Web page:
I am a technical staff member at MIT's Lincoln Lab researching visual analytics for cybersecurity. I am interested in building and evaluating tools that augment human reasoning about complex data and systems. Since joining the Lab, I have focused on application areas in the realm of cybersecurity, where data streams are not only notoriously difficult to correlate and reason about but may conceal adversarial behavior (hiding one's tracks). Recently, I have worked in the areas of human-machine teaming and explainable AI systems (XAI); visual analysis tools for cybersecurity datasets; and decision systems for Software-Defined Network (SDN) management. Other interests include cognitive support, evaluation methods, human-computer interaction techniques, art, and design.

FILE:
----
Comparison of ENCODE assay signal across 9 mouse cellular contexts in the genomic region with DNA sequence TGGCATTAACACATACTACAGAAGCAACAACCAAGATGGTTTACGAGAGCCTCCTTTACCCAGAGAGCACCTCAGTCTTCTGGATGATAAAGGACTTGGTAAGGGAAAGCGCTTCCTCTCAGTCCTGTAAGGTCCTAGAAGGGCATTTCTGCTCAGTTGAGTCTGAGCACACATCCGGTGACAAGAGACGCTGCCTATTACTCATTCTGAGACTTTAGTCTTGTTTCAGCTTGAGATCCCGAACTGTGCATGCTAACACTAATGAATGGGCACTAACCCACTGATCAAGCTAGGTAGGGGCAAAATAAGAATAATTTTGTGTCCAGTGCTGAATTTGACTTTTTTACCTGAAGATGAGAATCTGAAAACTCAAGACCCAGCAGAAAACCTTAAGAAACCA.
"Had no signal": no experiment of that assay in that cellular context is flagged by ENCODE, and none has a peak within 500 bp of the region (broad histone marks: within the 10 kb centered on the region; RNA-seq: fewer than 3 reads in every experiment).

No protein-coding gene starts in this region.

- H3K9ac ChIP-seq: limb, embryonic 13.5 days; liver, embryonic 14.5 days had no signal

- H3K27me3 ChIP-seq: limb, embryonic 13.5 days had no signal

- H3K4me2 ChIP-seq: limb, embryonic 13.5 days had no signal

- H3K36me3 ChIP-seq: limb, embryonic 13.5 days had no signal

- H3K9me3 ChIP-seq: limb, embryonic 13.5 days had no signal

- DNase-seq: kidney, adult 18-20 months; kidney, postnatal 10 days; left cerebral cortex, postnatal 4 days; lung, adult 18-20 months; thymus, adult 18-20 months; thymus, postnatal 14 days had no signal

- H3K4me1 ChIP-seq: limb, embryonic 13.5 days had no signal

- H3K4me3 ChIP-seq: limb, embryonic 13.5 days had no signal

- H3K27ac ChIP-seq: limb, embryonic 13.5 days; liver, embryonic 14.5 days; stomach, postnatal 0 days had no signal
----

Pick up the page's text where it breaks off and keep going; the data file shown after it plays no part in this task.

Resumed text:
In 2015, I finished my Ph.D at Brown University in computer science under the supervision of David H. Laidlaw. My dissertation focused on novel, human-aligned evaluation methods for visualization systems, with the aim of going beyond basic (and perhaps misleading) performance metrics on benchmark tasks. I received the Sc.M degree from Brown in computer science in 2011. Before coming to Brown, I was a software engineer in New Hampshire. In 2007, I received a BA in computer science from Dartmouth College.